Title: The Boleyn Bride
Author: Brandy Purdy
Age Group: Adult
Genre: Historical Fiction
Star Rating: 1 out of 5 Stars
This book was given to me by the author in exchange for an honest review--thank you so much, Brandy!
I have a fascination with history that started from the time I was a kid. It doesn't really matter what time period--I am, indiscriminately, a history junkie. But a time that has always captured my imagination is the Tudor era, even now. Henry VIII and his many wives have always ignited my imagination, exciting me and spurring me to do my own research. Anne Boleyn is one of the most notable, as she seduced the monarch and caused him to leave his wife of some twenty-odd years, Catherine of Aragon.
The Boleyn Bride is about the mother of Anne Boleyn, the beautiful, vain and shallow Elizabeth Howard, married at sixteen to the notorious 'court toady', Thomas Bullen. It begins just after the execution of her daughter Anne and son George, and goes backward from there, to explain her political ascension, and her many paramours, as well as her children's fate--beautiful, golden Mary, moody, mercurial George, and ugly duckling Anne.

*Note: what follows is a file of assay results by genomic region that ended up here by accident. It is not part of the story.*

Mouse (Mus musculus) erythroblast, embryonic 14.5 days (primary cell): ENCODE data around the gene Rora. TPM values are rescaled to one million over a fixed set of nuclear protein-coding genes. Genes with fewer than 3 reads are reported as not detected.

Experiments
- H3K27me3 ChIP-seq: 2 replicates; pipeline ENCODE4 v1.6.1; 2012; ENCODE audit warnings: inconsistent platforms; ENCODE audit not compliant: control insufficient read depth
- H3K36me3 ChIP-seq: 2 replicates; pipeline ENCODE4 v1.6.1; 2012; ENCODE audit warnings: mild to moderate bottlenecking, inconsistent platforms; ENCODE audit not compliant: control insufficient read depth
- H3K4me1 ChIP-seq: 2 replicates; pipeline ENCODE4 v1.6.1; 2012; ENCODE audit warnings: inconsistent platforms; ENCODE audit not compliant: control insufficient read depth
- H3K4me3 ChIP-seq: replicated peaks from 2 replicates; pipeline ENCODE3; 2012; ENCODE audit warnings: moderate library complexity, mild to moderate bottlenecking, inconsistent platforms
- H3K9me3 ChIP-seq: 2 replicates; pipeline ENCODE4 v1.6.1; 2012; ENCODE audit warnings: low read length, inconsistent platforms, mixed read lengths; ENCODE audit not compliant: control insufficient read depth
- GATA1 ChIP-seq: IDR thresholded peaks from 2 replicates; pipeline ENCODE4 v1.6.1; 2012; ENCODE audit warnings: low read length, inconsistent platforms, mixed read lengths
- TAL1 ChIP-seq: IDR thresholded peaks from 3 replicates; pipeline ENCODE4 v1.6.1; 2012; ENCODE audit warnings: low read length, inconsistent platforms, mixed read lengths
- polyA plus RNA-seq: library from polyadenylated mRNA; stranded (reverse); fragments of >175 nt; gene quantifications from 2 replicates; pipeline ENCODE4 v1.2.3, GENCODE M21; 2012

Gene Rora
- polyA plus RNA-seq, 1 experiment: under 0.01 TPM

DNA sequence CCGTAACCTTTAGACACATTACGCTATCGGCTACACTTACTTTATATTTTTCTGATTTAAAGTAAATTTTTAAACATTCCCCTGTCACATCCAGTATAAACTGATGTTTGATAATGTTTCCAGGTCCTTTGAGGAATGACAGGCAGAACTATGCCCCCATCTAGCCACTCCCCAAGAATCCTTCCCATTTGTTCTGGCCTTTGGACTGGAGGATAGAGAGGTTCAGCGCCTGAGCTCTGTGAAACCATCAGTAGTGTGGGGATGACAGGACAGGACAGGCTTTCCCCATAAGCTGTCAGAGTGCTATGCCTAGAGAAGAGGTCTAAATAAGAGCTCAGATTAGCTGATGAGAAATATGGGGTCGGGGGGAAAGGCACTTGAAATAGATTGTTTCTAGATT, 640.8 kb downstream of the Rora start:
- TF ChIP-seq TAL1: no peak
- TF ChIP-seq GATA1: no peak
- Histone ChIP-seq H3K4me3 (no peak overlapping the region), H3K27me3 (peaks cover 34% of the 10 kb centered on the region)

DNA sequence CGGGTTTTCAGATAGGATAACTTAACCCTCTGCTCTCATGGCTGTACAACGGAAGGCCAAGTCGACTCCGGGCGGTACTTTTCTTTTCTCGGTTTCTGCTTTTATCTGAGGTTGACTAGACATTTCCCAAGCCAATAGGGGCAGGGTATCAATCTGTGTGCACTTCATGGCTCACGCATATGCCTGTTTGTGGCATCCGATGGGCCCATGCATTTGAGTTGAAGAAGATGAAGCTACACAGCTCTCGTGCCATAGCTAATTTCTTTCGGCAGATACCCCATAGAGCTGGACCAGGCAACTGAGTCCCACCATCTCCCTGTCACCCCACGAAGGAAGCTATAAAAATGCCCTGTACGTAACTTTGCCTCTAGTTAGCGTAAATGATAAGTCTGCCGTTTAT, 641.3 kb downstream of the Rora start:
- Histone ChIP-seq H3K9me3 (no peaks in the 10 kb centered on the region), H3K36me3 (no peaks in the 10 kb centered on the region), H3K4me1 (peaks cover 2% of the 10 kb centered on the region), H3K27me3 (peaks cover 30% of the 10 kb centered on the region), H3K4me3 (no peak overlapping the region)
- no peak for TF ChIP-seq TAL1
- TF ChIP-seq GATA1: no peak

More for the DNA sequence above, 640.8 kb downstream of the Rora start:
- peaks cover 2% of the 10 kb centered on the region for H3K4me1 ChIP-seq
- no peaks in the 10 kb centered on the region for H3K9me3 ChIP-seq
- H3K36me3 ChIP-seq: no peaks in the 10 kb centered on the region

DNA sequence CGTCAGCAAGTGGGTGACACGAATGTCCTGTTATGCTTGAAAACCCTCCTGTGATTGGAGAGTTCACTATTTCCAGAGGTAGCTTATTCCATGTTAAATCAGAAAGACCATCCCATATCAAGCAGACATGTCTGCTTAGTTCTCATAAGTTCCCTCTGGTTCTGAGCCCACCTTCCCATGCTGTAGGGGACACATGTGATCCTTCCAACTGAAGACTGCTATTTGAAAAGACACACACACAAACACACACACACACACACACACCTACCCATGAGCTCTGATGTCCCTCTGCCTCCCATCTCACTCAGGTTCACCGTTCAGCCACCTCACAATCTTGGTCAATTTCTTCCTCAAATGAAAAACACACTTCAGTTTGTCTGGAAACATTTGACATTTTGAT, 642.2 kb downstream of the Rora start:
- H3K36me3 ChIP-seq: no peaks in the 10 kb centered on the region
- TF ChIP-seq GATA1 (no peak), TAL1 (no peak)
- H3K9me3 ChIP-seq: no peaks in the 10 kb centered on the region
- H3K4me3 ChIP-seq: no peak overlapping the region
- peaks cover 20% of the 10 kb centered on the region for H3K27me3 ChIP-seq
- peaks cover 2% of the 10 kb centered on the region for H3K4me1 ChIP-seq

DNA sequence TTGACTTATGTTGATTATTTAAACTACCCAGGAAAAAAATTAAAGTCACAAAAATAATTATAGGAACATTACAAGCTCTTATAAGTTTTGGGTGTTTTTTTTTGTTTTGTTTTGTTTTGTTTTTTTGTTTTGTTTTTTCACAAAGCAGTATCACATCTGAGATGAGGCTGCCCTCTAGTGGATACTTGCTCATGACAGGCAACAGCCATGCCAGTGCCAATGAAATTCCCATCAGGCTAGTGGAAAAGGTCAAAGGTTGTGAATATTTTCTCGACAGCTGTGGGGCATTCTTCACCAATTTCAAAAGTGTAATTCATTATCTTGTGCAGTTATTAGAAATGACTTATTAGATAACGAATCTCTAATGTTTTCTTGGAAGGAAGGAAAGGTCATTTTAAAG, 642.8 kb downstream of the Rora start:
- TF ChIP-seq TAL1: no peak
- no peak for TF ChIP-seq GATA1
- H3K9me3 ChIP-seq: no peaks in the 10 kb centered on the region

Ugh. I wanted to love this book--historical fiction is one of my favorite genres--but Elizabeth Howard really just rubbed me the wrong way. She was spoiled and rude and mean, even to her own children. She was so selfish that her own needs took precedence over everyone else's, and any sympathy I had for her was long since lost by the end of the novel. If I felt sorry for anyone in this book, it had to be her three children, used by their parents and their king as they saw fit, until they were no more.
I also didn't like Elizabeth's spouse--Thomas was, I daresay, even worse than his shallow, superficial wife. But perhaps their dark deeds only served to shine an even greater spotlight on their children, who, for me, through the eyes of their mother, were the real stars of the novel.
King Henry, too, that pompous and foolish old windbag, really had me frustrated, though Purdy portrayed him perfectly--by turns joyous and jolly one moment, then screaming for someone's head the next.
I liked the clothing and food porn of this novel, as well as the characters of Mary, Anne, and George, but that was about it. In the eyes of Elizabeth, everything seemed to be so trite and false, and it really bothered me. Nonetheless, though, I enjoyed some of the novel. The bottom line: An untold story in Tudor history, Elizabeth Howard--the mother and grandmother of England's queens--tells her story--and I wanted to love it, but I just couldn't relate to the main character at all. Next on deck: Cursed by Monica Wolfson!